Erekat denies US restarting talks ahead of UN state bid

PLO negotiator rejects 'NY Times' report that Obama administration introduced plan in order to avoid having to cast veto at UN.

By JPOST.COM STAFF, REUTERS
September 4, 2011 12:41
2 minute read.
Saeb Erekat

Erekat talking with hands in air 311. (photo credit: Jonathan Ernst/Reuters)

Chief PLO negotiator Saeb Erekat on Sunday denied a New York Times report that the Obama administration has introduced a plan to restart peace talks with Israel to try to convince the Palestinian Authority to give up the bid to seek recognition at the the UN General Assembly.

The report, published Saturday, said that Washington has launched an effort to avoid a clash stemming from plans by Palestinians to seek recognition as a state at the United Nations.

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Erekat said that the Palestinian Authority had not received a new US proposal to resume negotiations with Israel, according to Israel Radio.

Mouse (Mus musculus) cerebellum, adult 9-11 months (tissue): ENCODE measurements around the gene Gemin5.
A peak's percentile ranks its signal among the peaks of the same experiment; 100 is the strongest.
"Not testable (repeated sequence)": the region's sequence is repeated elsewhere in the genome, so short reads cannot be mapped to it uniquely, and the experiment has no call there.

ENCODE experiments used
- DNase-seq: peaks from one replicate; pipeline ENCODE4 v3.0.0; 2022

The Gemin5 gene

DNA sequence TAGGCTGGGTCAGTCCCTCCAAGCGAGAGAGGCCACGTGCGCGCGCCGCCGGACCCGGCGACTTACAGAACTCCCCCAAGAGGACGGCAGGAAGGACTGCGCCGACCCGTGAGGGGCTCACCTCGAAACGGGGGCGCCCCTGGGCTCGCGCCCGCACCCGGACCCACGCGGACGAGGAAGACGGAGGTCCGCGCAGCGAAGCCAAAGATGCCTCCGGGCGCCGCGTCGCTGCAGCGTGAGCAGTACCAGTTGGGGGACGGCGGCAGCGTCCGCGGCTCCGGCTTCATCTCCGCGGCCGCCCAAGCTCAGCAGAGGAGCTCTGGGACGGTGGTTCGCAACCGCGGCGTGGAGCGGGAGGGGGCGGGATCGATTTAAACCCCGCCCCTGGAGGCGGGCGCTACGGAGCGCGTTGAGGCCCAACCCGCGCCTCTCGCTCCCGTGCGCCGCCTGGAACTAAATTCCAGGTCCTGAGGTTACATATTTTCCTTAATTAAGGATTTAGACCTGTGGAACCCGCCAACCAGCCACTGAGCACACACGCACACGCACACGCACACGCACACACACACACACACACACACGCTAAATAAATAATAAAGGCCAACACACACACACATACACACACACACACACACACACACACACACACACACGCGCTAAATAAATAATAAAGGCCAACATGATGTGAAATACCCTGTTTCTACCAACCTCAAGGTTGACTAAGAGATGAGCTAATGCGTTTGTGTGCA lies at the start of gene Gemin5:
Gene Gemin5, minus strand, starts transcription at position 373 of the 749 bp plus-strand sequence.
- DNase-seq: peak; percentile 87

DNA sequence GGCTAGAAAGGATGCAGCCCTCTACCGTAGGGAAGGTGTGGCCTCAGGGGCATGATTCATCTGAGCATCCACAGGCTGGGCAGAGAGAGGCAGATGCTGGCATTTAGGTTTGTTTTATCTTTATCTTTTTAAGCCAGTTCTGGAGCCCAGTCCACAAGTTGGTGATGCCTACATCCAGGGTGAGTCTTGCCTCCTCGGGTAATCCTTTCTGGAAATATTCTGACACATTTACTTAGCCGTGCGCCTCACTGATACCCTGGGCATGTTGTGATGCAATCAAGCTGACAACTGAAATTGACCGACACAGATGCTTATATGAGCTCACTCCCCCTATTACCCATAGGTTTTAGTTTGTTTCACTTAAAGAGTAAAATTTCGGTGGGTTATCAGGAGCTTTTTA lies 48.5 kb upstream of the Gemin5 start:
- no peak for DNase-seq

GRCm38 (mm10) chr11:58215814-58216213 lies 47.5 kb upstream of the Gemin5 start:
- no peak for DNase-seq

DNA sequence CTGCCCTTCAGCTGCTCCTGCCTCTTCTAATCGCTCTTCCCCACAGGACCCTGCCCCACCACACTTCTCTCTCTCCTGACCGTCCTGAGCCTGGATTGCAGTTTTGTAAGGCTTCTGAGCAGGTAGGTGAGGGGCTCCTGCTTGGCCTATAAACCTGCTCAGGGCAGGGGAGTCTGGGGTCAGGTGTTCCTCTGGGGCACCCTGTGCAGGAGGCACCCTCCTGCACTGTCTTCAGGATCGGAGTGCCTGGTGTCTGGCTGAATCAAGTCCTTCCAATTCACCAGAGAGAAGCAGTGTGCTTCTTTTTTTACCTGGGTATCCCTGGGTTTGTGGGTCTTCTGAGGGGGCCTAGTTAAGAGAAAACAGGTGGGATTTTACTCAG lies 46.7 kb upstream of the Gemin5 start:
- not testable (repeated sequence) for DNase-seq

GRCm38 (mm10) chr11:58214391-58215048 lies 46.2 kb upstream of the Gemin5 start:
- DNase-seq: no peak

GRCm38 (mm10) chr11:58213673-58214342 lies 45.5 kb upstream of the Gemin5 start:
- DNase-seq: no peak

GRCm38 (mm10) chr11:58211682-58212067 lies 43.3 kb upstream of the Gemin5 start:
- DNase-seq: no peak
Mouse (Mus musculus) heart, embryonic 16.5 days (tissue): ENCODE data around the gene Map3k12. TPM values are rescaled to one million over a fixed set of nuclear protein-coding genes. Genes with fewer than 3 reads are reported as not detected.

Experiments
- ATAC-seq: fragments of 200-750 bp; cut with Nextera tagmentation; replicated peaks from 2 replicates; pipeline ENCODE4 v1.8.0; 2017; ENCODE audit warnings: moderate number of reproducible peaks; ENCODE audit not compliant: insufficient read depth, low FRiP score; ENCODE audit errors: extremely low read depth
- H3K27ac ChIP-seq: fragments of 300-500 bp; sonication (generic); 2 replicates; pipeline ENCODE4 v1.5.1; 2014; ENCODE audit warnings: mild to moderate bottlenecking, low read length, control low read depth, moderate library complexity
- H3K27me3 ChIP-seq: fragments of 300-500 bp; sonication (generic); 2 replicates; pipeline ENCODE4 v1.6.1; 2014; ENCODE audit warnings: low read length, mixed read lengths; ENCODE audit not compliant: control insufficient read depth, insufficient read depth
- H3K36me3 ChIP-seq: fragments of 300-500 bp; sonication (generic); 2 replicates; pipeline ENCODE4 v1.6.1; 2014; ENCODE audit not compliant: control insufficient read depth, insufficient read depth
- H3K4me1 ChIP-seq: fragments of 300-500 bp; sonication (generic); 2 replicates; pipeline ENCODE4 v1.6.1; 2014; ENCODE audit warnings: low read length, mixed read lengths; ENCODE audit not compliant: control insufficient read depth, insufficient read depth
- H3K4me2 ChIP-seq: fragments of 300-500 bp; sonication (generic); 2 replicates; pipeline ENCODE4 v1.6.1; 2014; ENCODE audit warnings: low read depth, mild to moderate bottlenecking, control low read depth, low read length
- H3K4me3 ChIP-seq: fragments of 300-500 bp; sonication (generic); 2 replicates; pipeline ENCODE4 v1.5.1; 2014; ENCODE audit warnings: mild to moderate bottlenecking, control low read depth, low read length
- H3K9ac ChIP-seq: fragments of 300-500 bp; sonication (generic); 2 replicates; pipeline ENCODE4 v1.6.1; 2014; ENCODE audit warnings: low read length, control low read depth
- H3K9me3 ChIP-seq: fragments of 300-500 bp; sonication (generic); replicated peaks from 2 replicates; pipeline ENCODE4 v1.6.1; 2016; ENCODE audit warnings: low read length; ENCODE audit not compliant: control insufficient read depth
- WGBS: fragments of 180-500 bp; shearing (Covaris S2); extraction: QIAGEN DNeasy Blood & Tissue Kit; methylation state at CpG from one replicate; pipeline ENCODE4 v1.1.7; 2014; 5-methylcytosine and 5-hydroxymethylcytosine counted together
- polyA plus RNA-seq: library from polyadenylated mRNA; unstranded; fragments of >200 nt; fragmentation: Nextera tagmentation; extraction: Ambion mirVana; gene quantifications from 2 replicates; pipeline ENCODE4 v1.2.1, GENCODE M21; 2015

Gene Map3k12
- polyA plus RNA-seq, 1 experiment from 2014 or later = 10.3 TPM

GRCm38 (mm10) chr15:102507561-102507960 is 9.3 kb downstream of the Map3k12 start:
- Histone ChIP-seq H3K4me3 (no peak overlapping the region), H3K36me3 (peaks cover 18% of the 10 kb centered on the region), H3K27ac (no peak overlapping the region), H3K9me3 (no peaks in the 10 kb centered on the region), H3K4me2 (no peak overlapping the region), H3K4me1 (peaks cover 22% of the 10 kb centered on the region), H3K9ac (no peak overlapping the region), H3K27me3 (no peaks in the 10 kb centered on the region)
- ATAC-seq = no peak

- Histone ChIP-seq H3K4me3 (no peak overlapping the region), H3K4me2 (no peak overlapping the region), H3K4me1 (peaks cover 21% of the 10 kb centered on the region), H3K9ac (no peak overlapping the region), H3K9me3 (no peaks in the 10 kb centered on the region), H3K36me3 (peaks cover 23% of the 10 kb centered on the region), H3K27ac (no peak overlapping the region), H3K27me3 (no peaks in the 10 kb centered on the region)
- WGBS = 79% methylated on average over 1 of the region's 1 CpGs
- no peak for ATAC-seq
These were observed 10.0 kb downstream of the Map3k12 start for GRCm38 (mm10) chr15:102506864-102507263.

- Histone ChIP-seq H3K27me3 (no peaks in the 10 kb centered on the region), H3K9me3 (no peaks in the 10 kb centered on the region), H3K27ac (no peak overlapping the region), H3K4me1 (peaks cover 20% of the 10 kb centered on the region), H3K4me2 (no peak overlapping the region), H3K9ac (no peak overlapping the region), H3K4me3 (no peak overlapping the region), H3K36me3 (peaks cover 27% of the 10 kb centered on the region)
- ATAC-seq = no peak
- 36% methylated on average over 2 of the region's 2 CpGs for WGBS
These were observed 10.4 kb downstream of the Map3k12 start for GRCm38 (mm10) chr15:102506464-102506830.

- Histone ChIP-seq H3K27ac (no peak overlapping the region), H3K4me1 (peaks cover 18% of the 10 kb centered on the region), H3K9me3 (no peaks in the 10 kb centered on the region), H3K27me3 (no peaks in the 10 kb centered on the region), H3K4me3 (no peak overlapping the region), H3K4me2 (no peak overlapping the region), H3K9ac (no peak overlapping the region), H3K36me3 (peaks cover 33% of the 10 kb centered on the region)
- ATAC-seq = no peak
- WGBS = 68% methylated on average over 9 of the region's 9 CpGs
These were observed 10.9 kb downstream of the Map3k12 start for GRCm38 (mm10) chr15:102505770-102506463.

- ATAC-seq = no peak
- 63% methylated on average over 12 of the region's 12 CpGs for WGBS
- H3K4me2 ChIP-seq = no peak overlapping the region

He dismissed the concern expressed by US officials in a conversation with the Times about an outbreak of violence in the West Bank against the move.

"We want everyone, Palestinians in the West Bank and those outside in surrounding areas, to go out into the streets everywhere, and wave the Palestinian flag to support the statehood bid," Erekat said.

The New York Times report said that the Obama administration has introduced a plan to restart peace talks with Israel to try to convince Palestinian Authority President Mahmoud Abbas to give up the bid to seek recognition at the annual meeting of leaders at the UN General Assembly.

The administration has told Abbas it would veto any request made to the UN Security Council to make a Palestinian nation a new member, the Times said.

But it said Washington lacked support to block a vote by the Assembly to raise the status of the Palestinians to a nonvoter observer state from that of a nonvoting "entity," which could allow them to join many UN bodies, and pursue cases against Israel at the International Criminal Court.

Senior US officials and foreign diplomats, whom the Times did not identify, said the administration wanted to avoid having to cast a veto as well as a General Assembly vote that would leave only the United States and a few other nations opposed to Palestinian nationhood.

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